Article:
Nasa satellite data shows that globally the amount of land burned in wildfires fell by a quarter between 1998 and 2015 – not that you would know from hysterical reporting and the lazy assertion, made by Greta Thunberg and others, that the “Earth is on fire”.
In the past year climate-related disasters have cost over £100 billion in damage. Or maybe it was 82 pence.
Okay, I made up the latter figure, but it will be no worse a guess than the former, which is implied in a report “Counting the Cost. 2019: a year of climate breakdown” published by Christian Aid. The charity has compiled estimates for damage caused by 15 severe weather incidents last year and blamed everything on climate change – disregarding the fact that we have always had storms, floods and wildfires.
Even if rising global temperatures and sea levels do exacerbate heatwaves and add to sea flooding it would be ludicrous to bung the whole bill for every adverse weather event on climate change. And what about the other side of the ledger: the damage that would have been done by snow and freezing temperatures but hasn’t been done as a result of a slightly warmer Earth?
I don’t expect a lot else from Christian Aid, a left-leaning charitywhich seemingly likes to paint a pictures of climatic Armageddon to obscure the significant success of global capitalism, combined with emergency aid, in reducing the number of hungry people in the world. According to the Food and Agriculture Organisation it has fallen from 1 million in 1990 to 800,000 today, in spite of an extra 1.9 billion people in the world.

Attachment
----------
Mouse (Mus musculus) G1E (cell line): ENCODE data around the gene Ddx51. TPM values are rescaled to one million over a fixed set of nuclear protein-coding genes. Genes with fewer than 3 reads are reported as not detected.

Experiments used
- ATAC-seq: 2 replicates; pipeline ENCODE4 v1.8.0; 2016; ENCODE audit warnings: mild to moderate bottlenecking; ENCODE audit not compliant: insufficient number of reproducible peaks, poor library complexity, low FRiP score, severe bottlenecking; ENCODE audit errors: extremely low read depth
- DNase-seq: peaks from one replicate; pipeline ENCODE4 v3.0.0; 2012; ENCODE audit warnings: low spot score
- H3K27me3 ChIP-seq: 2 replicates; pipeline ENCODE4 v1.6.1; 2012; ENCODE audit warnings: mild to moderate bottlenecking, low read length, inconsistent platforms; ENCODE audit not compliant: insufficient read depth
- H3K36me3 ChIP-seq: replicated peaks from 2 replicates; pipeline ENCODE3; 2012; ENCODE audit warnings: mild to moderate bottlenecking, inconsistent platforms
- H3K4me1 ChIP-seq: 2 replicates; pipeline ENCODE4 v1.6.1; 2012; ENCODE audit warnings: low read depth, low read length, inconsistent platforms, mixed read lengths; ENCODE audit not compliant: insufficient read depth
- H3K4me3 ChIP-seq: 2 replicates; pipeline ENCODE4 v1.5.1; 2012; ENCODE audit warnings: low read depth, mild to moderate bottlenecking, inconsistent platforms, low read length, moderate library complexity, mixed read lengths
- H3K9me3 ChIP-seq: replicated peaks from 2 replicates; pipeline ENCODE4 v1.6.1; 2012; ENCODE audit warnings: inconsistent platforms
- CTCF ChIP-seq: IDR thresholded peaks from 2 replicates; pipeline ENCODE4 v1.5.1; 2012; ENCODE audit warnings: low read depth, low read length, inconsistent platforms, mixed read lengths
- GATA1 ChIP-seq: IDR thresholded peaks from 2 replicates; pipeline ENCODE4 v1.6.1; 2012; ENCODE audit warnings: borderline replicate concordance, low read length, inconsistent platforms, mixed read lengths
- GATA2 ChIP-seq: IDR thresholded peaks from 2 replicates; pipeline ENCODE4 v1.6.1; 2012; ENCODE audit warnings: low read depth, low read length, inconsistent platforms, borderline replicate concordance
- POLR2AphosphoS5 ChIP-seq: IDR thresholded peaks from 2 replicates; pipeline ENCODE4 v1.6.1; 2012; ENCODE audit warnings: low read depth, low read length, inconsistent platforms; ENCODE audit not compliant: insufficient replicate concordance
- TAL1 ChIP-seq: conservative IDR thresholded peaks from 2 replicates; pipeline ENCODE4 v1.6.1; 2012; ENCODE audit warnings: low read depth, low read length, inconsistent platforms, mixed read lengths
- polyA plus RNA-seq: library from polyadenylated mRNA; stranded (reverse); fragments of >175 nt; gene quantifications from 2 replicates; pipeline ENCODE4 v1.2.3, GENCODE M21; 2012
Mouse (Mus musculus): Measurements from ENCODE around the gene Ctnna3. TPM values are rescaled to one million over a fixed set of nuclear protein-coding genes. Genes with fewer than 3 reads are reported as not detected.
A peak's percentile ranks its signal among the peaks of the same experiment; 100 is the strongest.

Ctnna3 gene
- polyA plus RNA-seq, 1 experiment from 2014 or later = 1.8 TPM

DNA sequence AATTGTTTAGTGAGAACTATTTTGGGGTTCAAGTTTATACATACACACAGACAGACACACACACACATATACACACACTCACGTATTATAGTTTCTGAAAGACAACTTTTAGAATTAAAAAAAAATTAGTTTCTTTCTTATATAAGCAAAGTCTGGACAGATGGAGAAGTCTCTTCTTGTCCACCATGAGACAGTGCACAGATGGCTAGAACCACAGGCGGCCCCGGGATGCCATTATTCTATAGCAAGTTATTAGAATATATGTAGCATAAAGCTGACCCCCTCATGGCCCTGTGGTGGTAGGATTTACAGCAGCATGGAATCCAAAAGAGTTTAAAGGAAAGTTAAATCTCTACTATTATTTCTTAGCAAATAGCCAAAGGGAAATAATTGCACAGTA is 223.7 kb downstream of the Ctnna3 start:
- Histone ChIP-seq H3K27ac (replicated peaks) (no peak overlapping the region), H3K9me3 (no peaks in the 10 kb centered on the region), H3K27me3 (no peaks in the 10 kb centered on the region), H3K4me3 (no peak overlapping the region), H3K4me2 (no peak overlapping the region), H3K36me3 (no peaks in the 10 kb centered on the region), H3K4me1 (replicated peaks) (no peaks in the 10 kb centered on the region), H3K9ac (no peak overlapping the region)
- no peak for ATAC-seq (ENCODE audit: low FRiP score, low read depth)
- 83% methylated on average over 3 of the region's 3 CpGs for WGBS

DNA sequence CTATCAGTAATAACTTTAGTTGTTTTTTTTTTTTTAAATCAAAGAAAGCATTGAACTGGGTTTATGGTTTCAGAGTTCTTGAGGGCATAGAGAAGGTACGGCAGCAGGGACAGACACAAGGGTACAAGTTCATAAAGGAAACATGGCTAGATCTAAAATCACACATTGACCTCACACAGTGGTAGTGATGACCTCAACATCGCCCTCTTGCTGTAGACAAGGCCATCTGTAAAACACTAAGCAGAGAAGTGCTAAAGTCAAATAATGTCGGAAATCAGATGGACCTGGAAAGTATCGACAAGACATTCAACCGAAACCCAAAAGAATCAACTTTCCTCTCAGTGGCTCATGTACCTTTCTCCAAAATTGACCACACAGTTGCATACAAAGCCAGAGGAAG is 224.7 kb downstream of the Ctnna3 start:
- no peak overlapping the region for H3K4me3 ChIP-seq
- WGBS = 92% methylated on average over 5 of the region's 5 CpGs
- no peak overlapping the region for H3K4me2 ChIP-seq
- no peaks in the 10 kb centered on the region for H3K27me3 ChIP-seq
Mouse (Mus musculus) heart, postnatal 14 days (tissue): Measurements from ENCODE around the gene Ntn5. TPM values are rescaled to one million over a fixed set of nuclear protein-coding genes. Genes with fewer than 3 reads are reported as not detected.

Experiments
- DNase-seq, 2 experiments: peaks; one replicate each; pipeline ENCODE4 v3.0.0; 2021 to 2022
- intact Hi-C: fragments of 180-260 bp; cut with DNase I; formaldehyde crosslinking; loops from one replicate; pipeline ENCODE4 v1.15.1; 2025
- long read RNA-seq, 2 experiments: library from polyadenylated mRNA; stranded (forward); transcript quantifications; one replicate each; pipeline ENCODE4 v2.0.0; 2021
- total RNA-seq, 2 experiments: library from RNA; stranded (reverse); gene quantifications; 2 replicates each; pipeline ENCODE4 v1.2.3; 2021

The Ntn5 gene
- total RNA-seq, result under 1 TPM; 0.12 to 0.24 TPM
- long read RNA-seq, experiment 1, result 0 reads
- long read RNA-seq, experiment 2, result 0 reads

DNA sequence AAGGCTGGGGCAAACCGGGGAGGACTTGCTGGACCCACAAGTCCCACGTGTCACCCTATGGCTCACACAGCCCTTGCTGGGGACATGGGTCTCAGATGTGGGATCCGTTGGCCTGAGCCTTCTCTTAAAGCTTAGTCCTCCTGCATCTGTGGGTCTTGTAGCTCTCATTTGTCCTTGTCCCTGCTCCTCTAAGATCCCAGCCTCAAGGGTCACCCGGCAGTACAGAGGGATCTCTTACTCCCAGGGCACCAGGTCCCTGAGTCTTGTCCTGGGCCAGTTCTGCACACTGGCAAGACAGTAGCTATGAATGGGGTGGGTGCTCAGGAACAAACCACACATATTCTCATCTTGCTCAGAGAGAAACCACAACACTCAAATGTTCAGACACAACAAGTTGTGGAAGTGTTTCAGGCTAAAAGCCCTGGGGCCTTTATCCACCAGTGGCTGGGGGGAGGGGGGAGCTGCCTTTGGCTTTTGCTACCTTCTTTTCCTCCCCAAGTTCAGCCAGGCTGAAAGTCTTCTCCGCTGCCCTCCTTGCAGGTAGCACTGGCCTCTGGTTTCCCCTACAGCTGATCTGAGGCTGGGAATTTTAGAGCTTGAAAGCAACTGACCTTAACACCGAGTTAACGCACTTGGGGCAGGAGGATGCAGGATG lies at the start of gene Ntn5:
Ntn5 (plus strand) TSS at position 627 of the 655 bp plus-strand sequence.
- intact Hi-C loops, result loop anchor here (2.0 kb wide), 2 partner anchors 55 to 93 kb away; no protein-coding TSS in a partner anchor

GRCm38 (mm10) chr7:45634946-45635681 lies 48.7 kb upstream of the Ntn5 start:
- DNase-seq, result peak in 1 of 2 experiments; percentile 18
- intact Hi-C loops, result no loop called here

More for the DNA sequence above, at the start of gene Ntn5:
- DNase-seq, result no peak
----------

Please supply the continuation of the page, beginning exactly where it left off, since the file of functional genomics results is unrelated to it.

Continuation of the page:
But what really bothers me is how ‘grey’ literature like Christian Aid’s hyperbole gets reported more than genuine science. The report attributes Hurricane Dorian to man-made climate change. Yet an analysis by the US National Oceanic and Atmospheric Administration published last August concluded that it was ‘premature’ to make such an attribution. While its models project that rising temperatures will, by the late 21st century, slightly increase the intensity of hurricanes it also predicts that there will be fewer such storms.
Christian Aid blames wildfires in California on climate change. Yet long-term data by National Interagency Fire Center shows a dramatic fall in the acreage burned annually by wildfires in the US. In the worst year, 1930, 52.3 million acres burned. Last year, it was 8.8 million acres. Although the methodology changed in 1983, and so the two figures might not be directly comparable, the data shows a dramatic fall in the 1940s and 1950s as fire services became better at fighting fires.
Indeed, that is now the problem: the natural cycle of burning followed by regeneration has been broken, leading to a build-up of dead wood and to bigger fires when they do occur.